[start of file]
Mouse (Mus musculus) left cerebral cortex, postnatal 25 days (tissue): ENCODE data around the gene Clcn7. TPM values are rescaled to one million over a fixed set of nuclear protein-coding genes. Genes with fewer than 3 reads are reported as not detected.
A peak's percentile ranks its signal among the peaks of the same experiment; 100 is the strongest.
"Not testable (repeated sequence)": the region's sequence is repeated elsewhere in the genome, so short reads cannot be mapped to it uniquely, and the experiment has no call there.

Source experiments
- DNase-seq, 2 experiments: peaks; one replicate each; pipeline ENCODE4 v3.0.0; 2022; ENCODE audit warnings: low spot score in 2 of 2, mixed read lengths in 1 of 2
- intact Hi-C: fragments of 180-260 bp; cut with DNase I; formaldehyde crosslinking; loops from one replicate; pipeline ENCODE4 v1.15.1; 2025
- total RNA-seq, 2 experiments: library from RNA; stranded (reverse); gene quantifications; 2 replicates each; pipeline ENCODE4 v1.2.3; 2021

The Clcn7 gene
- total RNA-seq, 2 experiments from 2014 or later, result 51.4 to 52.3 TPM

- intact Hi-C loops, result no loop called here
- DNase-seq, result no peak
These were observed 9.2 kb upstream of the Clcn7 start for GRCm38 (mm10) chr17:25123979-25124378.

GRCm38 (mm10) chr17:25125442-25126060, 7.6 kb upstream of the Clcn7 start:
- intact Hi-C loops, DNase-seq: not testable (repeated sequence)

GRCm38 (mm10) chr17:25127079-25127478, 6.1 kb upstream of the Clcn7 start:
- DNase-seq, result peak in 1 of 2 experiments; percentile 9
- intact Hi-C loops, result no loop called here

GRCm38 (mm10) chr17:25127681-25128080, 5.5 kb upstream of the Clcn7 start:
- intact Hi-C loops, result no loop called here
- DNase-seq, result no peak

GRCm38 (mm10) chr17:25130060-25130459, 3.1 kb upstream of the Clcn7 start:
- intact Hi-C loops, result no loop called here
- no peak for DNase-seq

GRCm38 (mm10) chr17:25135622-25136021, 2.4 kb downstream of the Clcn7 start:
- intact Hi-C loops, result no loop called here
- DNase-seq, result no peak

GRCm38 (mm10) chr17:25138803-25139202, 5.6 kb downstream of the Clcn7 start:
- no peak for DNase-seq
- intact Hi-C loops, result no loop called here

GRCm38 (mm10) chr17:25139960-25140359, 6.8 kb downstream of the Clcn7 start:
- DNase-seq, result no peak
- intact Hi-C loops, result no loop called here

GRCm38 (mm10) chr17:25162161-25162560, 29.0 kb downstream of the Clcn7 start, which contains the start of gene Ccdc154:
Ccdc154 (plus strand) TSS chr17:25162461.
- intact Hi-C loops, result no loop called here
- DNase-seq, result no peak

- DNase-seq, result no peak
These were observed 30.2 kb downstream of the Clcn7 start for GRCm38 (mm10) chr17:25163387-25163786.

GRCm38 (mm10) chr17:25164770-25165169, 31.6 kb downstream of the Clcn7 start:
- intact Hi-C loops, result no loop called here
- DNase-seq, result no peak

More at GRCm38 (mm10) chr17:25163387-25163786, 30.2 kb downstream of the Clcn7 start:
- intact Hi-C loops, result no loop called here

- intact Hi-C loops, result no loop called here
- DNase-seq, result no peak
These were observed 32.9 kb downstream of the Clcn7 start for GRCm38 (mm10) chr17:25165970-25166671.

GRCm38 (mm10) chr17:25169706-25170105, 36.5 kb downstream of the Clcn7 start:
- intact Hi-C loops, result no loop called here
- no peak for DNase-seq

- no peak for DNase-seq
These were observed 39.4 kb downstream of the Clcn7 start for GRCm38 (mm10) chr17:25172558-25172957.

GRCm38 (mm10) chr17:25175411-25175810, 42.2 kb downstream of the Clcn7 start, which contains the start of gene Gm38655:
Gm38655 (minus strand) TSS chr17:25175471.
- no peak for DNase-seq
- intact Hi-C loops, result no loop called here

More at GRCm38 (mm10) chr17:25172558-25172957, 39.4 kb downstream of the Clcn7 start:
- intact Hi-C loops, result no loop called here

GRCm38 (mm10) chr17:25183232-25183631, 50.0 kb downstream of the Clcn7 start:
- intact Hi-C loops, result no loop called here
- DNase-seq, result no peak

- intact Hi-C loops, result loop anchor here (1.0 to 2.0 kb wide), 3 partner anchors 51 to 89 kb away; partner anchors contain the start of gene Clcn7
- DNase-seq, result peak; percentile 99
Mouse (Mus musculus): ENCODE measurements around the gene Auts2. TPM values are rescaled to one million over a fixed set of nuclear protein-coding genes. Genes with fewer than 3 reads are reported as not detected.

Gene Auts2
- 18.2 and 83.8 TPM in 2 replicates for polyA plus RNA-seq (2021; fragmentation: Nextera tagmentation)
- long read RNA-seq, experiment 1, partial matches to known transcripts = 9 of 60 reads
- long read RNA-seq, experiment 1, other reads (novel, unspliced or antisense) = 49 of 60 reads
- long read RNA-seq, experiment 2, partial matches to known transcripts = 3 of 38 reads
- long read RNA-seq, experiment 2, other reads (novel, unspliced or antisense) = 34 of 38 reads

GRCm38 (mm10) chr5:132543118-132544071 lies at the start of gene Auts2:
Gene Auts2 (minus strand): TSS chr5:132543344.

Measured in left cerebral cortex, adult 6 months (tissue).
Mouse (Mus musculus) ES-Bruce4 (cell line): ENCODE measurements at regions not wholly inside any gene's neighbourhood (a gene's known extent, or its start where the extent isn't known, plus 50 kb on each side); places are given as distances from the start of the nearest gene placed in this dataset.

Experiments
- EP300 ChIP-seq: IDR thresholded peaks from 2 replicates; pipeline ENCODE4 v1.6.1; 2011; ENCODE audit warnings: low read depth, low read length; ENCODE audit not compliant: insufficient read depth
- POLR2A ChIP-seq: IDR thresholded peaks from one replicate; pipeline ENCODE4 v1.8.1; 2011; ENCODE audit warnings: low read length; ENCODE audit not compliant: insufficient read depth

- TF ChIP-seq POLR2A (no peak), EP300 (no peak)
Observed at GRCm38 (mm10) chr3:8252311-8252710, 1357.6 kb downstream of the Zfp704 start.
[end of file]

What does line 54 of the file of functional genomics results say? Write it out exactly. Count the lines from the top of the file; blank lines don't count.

- no peak for DNase-seq